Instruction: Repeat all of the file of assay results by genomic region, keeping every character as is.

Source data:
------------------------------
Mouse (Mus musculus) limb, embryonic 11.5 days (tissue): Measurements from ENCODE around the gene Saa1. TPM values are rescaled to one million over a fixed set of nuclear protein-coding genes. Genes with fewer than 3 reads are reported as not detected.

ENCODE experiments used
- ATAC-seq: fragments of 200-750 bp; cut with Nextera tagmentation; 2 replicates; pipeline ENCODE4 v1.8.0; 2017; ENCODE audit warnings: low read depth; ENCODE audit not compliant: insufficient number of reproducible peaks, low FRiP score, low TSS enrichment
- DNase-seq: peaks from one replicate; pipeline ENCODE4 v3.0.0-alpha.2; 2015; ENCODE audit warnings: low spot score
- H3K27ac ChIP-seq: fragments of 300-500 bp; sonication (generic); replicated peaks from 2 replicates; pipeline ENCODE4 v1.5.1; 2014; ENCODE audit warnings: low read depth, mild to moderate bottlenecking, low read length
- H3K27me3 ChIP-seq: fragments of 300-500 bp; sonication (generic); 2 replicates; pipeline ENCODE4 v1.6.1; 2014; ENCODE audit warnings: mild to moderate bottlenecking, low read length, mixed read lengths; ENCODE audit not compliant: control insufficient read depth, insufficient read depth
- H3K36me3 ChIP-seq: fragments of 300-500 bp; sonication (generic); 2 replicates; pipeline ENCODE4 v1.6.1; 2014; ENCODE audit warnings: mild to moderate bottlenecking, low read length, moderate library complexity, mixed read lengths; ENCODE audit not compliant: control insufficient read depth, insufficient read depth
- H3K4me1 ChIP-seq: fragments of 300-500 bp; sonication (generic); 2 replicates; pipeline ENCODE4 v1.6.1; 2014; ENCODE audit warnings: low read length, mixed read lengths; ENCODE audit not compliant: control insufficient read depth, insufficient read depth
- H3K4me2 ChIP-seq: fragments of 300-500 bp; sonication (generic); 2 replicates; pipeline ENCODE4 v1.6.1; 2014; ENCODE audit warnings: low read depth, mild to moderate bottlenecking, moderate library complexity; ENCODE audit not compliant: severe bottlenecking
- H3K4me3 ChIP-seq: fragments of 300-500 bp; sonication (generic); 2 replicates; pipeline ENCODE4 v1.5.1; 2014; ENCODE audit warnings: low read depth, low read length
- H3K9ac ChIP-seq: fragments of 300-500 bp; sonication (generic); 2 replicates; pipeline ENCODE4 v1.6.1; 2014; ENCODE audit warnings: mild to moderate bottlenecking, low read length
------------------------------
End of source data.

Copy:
Mouse (Mus musculus) limb, embryonic 11.5 days (tissue): Measurements from ENCODE around the gene Saa1. TPM values are rescaled to one million over a fixed set of nuclear protein-coding genes. Genes with fewer than 3 reads are reported as not detected.

ENCODE experiments used
- ATAC-seq: fragments of 200-750 bp; cut with Nextera tagmentation; 2 replicates; pipeline ENCODE4 v1.8.0; 2017; ENCODE audit warnings: low read depth; ENCODE audit not compliant: insufficient number of reproducible peaks, low FRiP score, low TSS enrichment
- DNase-seq: peaks from one replicate; pipeline ENCODE4 v3.0.0-alpha.2; 2015; ENCODE audit warnings: low spot score
- H3K27ac ChIP-seq: fragments of 300-500 bp; sonication (generic); replicated peaks from 2 replicates; pipeline ENCODE4 v1.5.1; 2014; ENCODE audit warnings: low read depth, mild to moderate bottlenecking, low read length
- H3K27me3 ChIP-seq: fragments of 300-500 bp; sonication (generic); 2 replicates; pipeline ENCODE4 v1.6.1; 2014; ENCODE audit warnings: mild to moderate bottlenecking, low read length, mixed read lengths; ENCODE audit not compliant: control insufficient read depth, insufficient read depth
- H3K36me3 ChIP-seq: fragments of 300-500 bp; sonication (generic); 2 replicates; pipeline ENCODE4 v1.6.1; 2014; ENCODE audit warnings: mild to moderate bottlenecking, low read length, moderate library complexity, mixed read lengths; ENCODE audit not compliant: control insufficient read depth, insufficient read depth
- H3K4me1 ChIP-seq: fragments of 300-500 bp; sonication (generic); 2 replicates; pipeline ENCODE4 v1.6.1; 2014; ENCODE audit warnings: low read length, mixed read lengths; ENCODE audit not compliant: control insufficient read depth, insufficient read depth
- H3K4me2 ChIP-seq: fragments of 300-500 bp; sonication (generic); 2 replicates; pipeline ENCODE4 v1.6.1; 2014; ENCODE audit warnings: low read depth, mild to moderate bottlenecking, moderate library complexity; ENCODE audit not compliant: severe bottlenecking
- H3K4me3 ChIP-seq: fragments of 300-500 bp; sonication (generic); 2 replicates; pipeline ENCODE4 v1.5.1; 2014; ENCODE audit warnings: low read depth, low read length
- H3K9ac ChIP-seq: fragments of 300-500 bp; sonication (generic); 2 replicates; pipeline ENCODE4 v1.6.1; 2014; ENCODE audit warnings: mild to moderate bottlenecking, low read length